We Translate On Time

Does dubbing impact language-learning?

July 29th, 2019

Dubbing and subtitling fortunately allow us to watch films and programmes that we otherwise would be unable to understand. However, the age-old question of 'to dub' or 'to sub' can cause quite the stir, with only a small majority of Europeans (52%) preferring to watch dubbed media. The popularity of dubbing or subtitling appears to be more of a national choice than a personal one, with where you grow up seeming to influence your preference. The only area in which most countries seem to agree is with cartoons, where dubbing works best for obvious reasons. 

The main proponents of subtitling in Europe include Sweden, Denmark, Norway, Luxembourg and the Netherlands. On the other hand, dubbing fiends include France, Germany, Italy and Spain. Both clearly have their pros and cons. As an anti-dubber, I personally think that after watching the first few minutes of a film with subtitles you barely notice that you're even reading anything, but I know that many people claim that it just isn't enjoyable. With dubbing, you don't have to read what the actors are saying, and you can listen to them speaking in your own language. Another pro-dubbing argument is that little information is lost in translation when compared to subtitling. This is because subtitlers are limited in the amount of characters that they can fit: for example, Dutch subtitlers have to omit around 30% of English spoken text. That said, dubbing can produce films and programmes with poor lip-synching and is far more expensive than subtitling. Some people also argue that dubbing can ruin the art of the film / programme, as it isn't in the originally intended language .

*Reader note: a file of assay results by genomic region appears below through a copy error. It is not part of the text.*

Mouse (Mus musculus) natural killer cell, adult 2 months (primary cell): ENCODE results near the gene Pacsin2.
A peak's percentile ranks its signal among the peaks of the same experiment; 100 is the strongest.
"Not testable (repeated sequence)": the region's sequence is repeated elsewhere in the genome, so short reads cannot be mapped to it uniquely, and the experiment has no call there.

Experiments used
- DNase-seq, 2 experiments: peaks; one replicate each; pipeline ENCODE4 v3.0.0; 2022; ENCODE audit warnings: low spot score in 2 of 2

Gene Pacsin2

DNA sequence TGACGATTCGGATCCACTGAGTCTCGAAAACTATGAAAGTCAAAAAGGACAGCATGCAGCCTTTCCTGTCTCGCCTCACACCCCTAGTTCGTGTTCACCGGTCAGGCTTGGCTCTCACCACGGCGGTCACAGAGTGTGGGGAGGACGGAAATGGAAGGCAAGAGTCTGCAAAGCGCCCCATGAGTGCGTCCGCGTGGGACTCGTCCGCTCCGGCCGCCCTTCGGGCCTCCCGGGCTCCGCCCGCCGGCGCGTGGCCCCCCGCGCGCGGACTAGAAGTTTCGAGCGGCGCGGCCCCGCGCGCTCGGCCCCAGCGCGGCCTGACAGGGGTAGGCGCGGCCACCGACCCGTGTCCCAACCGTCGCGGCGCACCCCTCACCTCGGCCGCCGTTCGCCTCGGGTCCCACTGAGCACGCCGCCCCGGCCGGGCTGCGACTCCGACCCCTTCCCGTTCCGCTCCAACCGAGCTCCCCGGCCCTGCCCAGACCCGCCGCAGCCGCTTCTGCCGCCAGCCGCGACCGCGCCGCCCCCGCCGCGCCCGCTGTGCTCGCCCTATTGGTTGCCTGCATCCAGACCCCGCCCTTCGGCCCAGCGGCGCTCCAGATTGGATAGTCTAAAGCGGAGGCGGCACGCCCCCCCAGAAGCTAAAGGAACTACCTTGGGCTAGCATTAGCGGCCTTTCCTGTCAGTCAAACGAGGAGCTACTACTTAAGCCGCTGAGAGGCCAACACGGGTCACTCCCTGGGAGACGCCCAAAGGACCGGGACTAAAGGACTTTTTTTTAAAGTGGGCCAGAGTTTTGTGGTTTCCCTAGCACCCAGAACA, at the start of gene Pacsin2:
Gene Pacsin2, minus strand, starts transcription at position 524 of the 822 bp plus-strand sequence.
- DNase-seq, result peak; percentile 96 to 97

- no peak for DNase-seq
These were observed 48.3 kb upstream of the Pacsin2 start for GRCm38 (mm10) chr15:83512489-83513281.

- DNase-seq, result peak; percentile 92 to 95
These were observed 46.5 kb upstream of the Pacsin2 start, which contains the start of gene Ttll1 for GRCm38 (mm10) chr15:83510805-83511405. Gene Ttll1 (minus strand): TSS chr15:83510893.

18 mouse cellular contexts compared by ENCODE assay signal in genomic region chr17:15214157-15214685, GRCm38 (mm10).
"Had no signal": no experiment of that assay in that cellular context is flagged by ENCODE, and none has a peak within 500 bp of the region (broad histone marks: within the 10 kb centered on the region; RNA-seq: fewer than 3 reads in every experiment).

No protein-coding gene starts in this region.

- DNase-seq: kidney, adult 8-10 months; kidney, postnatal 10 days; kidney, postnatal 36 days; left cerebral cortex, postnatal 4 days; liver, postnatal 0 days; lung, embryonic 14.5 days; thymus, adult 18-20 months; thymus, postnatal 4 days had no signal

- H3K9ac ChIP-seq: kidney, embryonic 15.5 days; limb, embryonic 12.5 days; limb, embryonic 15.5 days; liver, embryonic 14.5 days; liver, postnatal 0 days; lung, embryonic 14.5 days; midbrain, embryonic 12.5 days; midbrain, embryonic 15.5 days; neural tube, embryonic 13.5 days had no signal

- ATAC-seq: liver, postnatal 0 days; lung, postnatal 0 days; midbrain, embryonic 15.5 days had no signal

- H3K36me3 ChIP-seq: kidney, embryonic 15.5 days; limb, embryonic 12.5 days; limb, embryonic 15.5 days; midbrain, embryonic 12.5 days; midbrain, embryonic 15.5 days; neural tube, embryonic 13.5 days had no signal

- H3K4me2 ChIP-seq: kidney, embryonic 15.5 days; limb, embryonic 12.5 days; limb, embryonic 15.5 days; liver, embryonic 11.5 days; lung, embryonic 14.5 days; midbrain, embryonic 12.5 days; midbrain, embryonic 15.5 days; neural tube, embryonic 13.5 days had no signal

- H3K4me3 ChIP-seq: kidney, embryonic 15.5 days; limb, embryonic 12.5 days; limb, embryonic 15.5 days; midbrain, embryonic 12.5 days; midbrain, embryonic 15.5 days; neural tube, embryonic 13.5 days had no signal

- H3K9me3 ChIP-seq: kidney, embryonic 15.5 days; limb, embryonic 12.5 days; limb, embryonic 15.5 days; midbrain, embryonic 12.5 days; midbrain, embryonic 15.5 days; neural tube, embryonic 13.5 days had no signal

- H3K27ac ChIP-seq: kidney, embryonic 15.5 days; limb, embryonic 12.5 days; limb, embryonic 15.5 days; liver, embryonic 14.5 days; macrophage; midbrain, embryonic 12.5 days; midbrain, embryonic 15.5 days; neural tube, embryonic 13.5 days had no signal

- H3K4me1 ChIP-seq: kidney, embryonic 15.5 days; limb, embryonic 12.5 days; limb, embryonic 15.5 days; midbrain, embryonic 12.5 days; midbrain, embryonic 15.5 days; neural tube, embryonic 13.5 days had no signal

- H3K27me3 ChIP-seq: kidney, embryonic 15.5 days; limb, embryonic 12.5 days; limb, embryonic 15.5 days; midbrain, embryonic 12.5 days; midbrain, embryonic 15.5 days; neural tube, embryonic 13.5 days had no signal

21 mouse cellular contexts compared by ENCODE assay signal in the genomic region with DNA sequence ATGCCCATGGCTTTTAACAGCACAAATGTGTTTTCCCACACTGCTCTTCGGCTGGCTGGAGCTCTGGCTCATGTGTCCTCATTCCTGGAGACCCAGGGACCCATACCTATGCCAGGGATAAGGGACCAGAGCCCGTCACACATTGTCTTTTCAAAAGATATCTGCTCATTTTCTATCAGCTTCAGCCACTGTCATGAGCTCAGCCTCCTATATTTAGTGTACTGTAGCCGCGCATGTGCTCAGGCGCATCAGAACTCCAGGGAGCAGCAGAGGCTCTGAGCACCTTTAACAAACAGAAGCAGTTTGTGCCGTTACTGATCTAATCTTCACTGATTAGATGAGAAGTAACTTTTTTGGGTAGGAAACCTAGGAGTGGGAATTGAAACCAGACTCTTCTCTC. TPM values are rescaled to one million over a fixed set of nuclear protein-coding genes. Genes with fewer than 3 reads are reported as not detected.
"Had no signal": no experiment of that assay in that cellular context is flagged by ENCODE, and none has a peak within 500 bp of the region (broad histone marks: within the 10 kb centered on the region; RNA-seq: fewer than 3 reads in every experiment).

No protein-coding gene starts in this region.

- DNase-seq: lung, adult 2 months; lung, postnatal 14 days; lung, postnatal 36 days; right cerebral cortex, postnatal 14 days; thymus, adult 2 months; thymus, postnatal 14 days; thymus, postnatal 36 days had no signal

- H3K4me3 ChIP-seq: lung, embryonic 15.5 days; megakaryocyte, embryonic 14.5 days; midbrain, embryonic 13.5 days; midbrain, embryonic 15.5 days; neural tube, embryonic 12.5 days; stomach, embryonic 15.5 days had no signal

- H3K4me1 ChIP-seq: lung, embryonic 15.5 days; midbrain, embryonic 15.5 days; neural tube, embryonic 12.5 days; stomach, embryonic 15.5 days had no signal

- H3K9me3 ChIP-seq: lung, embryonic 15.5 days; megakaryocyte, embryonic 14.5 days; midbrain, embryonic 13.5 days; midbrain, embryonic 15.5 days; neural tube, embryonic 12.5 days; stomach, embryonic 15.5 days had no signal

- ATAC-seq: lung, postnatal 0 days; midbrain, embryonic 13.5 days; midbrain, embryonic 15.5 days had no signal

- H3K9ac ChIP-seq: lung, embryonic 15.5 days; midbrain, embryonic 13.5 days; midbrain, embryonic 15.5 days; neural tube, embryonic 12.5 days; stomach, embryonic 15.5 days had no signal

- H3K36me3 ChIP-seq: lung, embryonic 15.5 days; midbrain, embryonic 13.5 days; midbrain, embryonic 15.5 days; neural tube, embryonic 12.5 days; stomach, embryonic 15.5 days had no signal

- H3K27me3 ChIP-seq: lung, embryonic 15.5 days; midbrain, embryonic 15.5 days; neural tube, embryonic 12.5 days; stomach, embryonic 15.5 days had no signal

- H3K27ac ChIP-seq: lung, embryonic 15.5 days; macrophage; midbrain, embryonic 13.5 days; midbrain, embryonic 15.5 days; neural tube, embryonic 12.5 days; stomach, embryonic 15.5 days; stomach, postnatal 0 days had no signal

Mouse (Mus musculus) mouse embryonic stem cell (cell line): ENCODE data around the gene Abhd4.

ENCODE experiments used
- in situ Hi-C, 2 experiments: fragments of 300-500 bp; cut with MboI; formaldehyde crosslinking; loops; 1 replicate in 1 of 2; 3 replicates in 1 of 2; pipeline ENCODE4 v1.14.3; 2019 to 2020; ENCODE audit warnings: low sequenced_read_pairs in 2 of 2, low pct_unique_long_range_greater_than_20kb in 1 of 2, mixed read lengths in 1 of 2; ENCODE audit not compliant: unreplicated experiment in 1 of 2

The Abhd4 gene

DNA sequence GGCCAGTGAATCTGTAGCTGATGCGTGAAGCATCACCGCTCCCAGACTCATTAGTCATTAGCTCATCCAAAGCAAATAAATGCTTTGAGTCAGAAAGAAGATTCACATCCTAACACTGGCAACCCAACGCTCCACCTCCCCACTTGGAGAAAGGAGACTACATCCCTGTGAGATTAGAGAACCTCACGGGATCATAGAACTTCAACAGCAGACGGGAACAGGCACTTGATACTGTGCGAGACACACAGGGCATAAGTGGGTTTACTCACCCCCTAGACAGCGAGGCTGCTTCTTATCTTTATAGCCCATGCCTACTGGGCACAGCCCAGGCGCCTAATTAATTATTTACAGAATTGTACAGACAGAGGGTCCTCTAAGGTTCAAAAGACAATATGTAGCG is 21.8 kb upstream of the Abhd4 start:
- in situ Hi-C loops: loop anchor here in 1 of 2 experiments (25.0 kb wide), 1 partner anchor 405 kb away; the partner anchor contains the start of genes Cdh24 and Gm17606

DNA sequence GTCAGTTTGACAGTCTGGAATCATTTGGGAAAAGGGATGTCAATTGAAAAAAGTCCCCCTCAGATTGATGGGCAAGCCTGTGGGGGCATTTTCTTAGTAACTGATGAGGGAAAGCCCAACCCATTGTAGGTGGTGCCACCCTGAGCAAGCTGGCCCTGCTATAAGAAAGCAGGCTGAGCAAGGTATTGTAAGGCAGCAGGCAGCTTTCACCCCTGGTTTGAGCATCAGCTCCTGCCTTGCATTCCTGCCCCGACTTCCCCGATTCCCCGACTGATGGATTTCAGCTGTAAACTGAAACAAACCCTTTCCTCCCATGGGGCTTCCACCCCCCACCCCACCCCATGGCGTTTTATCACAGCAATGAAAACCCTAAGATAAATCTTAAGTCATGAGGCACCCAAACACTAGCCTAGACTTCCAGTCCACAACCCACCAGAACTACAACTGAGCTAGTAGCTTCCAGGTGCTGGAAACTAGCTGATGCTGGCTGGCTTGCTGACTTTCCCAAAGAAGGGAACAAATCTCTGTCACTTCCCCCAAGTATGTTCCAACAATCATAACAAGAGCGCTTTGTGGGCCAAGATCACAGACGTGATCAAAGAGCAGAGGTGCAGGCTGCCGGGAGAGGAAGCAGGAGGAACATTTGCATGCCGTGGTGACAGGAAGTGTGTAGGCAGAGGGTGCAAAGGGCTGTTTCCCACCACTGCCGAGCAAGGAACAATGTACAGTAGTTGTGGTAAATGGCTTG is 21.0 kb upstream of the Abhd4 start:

Conclusions have also been drawn from the links between dubbing and language-learning. It is largely thought that countries with a preference for subtitling tend to have greater language-learning capabilities, particularly regarding English. This is largely because when you watch a film in its original language, you're exposed to that language and will naturally pick up words and phrases, even if you don't speak it. Indeed, research has found that both children and adults learn new vocabulary when watching subtitled films, and the 2018 EF English Proficiency Index supports this theory. The Index ranked Sweden, the Netherlands, and Norway in the top 4 countries for English proficiency world-wide, whereas countries such as Spain, Italy and France were ranked with 'moderate proficiency' in 32nd, 34th and 35th place respectively. Although there are some exceptions to the rule, such as Germany and Poland, who have high levels of proficiency but are pro-dubbing, a general trend can be seen between the use of subtitling and a higher proficiency in English. 

And so the battle of 'subs' v 'dubs' continues...



by Nicola Spruyt